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Bucharest
May 17, 2022
ARTS & LEISURE

`URMA` in support of the patrimony: `Lost end found` – a parable of lost and found tradition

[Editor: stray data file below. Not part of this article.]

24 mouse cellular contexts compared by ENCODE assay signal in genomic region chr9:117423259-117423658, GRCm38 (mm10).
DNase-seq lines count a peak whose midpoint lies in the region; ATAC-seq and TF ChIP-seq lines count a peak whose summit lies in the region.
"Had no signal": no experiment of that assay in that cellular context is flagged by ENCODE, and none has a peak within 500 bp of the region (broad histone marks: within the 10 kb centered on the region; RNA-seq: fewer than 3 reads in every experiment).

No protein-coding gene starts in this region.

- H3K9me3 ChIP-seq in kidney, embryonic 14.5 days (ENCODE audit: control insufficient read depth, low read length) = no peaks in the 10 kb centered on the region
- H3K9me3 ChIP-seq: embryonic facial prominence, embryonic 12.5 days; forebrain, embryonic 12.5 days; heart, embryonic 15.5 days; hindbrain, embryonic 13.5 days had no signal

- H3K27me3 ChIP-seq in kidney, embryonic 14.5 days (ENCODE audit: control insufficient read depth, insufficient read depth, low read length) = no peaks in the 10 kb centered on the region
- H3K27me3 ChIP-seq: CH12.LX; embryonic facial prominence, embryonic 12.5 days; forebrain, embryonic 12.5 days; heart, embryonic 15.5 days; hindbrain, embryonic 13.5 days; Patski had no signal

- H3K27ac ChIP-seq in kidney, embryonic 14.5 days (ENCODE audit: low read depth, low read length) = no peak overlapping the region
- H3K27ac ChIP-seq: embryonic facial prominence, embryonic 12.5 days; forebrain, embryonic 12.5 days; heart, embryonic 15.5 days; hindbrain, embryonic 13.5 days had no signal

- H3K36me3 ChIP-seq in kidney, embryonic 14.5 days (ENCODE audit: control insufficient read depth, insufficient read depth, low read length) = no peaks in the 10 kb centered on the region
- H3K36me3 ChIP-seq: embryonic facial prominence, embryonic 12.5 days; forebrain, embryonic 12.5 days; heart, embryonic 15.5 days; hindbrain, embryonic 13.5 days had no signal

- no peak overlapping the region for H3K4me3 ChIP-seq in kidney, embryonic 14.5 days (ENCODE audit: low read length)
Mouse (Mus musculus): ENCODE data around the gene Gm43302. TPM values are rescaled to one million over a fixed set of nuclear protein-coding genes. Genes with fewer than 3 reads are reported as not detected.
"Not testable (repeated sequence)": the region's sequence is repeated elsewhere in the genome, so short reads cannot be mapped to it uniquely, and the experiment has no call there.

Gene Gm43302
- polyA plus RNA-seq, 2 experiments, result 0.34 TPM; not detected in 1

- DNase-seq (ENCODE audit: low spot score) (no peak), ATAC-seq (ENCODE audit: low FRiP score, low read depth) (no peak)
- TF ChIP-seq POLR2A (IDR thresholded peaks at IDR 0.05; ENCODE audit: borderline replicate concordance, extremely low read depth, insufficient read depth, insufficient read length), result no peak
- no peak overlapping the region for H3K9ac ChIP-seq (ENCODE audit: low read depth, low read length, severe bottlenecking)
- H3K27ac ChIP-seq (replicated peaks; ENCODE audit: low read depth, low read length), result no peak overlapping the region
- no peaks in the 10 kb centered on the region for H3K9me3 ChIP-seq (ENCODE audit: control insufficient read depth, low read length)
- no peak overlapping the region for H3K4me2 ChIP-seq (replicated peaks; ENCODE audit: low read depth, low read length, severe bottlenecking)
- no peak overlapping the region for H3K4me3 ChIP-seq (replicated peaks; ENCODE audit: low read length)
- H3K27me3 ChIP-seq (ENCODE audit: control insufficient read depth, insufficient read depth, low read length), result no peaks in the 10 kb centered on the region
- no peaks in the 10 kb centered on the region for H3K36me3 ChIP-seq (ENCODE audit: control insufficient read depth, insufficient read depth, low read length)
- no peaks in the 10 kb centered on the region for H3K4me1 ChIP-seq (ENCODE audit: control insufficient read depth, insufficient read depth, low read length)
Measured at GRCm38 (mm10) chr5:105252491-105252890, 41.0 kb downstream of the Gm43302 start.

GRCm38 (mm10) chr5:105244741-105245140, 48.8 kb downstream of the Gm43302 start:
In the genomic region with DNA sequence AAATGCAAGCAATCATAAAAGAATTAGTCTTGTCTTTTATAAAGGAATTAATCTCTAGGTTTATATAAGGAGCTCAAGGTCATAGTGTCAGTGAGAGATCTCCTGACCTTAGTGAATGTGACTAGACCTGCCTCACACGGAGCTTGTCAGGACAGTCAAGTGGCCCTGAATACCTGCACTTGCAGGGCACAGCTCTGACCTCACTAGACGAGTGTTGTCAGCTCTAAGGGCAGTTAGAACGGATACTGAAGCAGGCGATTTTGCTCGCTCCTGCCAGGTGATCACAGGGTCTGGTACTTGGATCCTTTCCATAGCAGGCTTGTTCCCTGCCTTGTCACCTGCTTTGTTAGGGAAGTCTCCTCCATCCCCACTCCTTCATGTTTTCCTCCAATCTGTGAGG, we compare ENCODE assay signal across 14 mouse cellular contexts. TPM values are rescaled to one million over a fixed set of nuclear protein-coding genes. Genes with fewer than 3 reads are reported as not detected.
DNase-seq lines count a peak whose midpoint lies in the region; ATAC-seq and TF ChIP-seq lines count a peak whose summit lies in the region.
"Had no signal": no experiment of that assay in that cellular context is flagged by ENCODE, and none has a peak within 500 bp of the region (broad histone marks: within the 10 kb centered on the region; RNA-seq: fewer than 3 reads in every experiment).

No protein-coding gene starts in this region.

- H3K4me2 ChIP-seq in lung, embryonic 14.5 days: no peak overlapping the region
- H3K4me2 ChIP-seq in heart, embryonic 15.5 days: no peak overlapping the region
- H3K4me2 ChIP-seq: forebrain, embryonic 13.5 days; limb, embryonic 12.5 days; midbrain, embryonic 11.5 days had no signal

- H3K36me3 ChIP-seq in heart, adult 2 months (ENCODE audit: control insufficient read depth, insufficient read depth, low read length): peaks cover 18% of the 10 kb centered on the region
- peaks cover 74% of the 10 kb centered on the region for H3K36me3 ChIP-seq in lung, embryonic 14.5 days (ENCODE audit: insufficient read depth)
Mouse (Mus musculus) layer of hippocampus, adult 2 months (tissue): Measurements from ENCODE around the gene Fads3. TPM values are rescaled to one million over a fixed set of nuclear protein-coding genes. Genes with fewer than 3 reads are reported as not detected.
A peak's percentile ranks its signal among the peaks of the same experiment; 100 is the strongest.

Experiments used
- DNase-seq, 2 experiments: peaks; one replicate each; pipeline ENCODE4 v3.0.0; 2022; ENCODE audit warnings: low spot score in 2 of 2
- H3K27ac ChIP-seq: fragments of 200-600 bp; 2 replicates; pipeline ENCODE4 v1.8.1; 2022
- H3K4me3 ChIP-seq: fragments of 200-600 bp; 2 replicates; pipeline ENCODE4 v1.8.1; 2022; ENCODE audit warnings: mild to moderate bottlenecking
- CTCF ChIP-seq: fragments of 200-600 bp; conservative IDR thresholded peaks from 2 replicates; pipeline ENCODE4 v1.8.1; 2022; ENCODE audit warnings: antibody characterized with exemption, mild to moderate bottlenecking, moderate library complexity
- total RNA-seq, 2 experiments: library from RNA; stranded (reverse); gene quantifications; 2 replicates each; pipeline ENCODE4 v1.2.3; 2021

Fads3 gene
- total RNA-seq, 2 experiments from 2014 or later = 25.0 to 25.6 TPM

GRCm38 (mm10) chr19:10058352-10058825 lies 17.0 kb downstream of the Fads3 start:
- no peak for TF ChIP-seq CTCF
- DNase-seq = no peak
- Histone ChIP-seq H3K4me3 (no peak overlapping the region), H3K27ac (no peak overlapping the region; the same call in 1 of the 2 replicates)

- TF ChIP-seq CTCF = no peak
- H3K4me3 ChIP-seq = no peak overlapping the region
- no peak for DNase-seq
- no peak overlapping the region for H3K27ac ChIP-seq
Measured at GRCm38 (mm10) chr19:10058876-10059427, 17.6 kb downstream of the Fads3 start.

They performed for Nicusor Dan, the candidate of the ‘alternative’ politics, but refused to perform during the ‘restoration’ (the first suspension of President Basescu), which reminded them of the miners’ terror period of Ion Iliescu. They expressed the contempt for politics and the temptation of emigration in `A Place for Me`, with an explicit video on destroyed TV-sets, in order to end the turmoil of political news, but their verses speak, above all, of a deeper existential adaptation. Mani Gutau, the vocalist, often sings with clenched teeth, with that rictus specific to the rock musician, but his wife, despite its deep tonality, is rather tender. They do no tricks on stage and their alternative rock, now slightly more electric, still keeps the old taste of the unplugged sound that launched them. Saxophone, traverse flute, trumpet add a jazz colour to the usual mix of drums and guitars. They have the stance of a music without frontiers (they programmatically only sing in English), they have a multiple ethnic background (sax player Luis Palomino comes from Cuban capital Havana), their music is multicultural (they were involved in a Romanian-Hungarian musical project) but did not avoid the references to quality folklore (like that of legendary Maria Tanase). Same as the classicists of SoNoRo, the rockers of ‘Urma’ acquired the taste of old buildings, suitable for relaunching multi-cultural sociabilities. Their last album, `Lost End Found`, is doubled by a photo album that sets an architectural correspondent to each of the 11 songs. Buildings of patrimony, threatened by irreversible degradation (like the already demolished Hala Matache), for which they became associated with Pro Patrimonio Foundation and The Romanian Architects Order. They promote the projects through concerts held in old locations, like they did Tuesday at the National Theatre of Cluj, a centennial building dating back from the Austro-Hungarian epoch, but their targets are spread on the map of the entire country: the Constanta Casino, the synagogue of the old Timisoara citadel, the Water Plant of Suceava, the Cantacuzino Palace of Floresti (Prahova), Casa Mincu of Bucharest.

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